The Body-Shaming Behavior We All Need To Stop.

We love this insight from Shannon Kasier from mindbodygreen who is calling us to stop mentally picking ourselves apart, but to look in the mirror and celebrate our uniqueness. We are beautiful and enough, just as we are.

“There’s an insidious epidemic in our midst. It’s in boardrooms, coffee shops, parks, classrooms, fitness classes, spas, and living rooms on every continent. It’s the cause of depression, low self-esteem, and feelings of isolation at record levels—and women are especially susceptible.

I've seen it happen before, but it hit me with renewed force at a recent charity event. I was in a room full of established, insightful, smart, beautiful women, so the common theme was especially surprising. At every table, the conversations were not focused on accomplishments, celebrations, and ideas, but on self-deprecation, insecurity, frustration, and shame. Reaching for another cucumber sandwich, one woman said, “There are so many carbs here, I'll have to eat only protein for the rest of the weekend to balance this out.”

The problem isn’t the food. The problem is that we’ve been taught that how we look is more important than who we are.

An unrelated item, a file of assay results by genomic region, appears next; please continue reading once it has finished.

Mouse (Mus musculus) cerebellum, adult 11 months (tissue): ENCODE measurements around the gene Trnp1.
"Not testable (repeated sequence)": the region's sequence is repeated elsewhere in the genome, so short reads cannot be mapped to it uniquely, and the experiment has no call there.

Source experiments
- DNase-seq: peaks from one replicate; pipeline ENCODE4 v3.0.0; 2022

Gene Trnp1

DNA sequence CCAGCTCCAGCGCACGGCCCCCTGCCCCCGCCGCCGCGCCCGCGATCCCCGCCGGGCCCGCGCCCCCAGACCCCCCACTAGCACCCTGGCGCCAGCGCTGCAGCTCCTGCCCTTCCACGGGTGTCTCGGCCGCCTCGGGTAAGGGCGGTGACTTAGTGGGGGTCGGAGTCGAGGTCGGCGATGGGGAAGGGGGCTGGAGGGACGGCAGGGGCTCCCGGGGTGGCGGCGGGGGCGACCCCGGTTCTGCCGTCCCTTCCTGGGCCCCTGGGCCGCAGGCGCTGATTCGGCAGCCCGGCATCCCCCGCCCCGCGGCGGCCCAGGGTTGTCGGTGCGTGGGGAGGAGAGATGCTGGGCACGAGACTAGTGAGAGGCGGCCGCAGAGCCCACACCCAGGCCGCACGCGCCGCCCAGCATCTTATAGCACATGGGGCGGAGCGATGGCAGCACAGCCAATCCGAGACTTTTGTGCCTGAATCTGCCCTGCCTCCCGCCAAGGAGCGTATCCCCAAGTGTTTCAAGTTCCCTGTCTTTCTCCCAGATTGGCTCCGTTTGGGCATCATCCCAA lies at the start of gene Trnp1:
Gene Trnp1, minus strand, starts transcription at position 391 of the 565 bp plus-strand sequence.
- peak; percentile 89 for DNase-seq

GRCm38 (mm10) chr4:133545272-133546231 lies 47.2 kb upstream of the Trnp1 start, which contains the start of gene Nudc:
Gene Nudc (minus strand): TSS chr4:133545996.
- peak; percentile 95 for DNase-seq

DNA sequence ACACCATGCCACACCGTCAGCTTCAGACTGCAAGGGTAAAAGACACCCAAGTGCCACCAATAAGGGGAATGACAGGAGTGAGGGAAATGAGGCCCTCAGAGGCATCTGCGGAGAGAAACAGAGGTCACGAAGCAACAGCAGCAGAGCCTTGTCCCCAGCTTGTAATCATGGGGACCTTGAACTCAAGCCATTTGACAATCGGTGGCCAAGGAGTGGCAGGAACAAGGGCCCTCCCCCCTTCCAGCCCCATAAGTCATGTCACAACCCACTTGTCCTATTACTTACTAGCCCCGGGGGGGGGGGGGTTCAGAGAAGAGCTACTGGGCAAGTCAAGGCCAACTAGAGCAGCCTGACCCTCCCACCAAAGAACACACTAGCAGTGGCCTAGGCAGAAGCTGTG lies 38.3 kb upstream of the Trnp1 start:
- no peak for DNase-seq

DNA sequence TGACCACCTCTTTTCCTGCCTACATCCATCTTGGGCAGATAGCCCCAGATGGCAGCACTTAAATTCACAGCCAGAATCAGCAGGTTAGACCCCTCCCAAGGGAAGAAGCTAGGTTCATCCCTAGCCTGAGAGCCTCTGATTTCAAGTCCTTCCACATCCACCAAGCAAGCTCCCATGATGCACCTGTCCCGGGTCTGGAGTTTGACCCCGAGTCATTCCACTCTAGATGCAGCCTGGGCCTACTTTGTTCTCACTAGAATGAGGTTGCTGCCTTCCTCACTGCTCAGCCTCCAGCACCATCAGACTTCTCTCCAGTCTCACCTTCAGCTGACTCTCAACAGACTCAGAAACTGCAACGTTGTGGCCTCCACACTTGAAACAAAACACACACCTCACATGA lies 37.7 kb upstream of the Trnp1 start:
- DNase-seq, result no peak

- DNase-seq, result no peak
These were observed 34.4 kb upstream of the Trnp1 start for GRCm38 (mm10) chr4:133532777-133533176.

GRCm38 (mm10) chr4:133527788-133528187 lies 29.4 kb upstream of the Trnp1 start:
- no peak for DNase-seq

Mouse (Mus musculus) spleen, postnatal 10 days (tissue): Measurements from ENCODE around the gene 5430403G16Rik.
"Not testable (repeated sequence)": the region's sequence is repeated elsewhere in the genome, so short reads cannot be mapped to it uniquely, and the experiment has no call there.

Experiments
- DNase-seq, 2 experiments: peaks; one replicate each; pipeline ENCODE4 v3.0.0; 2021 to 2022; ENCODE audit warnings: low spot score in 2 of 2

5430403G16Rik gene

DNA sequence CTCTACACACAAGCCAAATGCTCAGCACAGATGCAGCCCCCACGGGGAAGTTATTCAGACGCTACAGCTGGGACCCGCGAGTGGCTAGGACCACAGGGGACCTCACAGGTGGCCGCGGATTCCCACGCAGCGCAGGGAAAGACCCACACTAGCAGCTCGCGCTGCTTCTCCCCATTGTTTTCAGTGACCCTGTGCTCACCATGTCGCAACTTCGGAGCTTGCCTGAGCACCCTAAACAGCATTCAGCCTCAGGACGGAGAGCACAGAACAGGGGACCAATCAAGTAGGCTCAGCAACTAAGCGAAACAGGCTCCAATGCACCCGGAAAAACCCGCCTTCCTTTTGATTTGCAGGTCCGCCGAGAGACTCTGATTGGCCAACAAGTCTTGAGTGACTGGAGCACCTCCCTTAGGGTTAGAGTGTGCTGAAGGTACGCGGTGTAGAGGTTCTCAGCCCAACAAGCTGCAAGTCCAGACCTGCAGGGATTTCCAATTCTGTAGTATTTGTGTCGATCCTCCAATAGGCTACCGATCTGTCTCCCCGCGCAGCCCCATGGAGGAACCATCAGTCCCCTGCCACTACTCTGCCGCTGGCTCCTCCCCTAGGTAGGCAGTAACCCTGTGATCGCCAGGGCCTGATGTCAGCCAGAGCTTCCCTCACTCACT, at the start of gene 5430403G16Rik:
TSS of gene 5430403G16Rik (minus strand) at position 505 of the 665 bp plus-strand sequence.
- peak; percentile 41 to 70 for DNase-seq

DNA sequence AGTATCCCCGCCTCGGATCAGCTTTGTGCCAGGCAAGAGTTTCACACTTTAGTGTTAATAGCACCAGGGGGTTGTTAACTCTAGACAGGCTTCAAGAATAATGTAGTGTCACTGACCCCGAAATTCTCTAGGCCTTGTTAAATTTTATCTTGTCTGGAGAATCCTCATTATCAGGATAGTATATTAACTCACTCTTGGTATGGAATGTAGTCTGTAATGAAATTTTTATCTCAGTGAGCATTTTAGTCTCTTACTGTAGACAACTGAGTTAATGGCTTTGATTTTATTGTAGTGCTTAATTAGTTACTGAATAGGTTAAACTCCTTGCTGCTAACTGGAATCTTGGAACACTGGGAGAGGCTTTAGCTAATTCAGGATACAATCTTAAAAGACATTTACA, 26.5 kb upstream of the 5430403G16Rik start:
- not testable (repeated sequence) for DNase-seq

Another woman was eyeballing the cookies and said, “I shouldn’t have another one. I will have to work out even longer just to burn it off.” In my ear, a friend was telling me how much weight she'd lost on her new diet.

I sat there wondering how we let it get like this. At what point in history did women start to shame themselves for eating, enjoying food, for just plain living? Food shame is at an all-time high, and it has the destructive effect of making us feel inadequate.

I've spent the last few years pursuing self-love and trying to accept myself for who I am. The more I seem to love myself, the less I feel I need to change. I don’t want to participate in conversations like this anymore.

Why are we shaming ourselves for being human? Why do we make ourselves feel bad for eating what we really want? Food is energy. It is nourishment. So why are we labeling our food with negative emotions? The problem isn’t the food. The problem is that we’ve been taught that how we look is more important than who we are or even what we do.

Many of us feel broken, so we try to fix an internal problem with an external solution. That's impossible. We can only fix the problem of disliking ourselves by working on the problem itself—not the symptoms. The solution is internal.

Stop judging yourself if you gain a little weight, you are human, and your worth is not dependent on the number you see on the scale. Please stop judging yourself for the way you look. Celebrate yourself, you are beautiful and enough just as you are”

Credit to mindbodygreen

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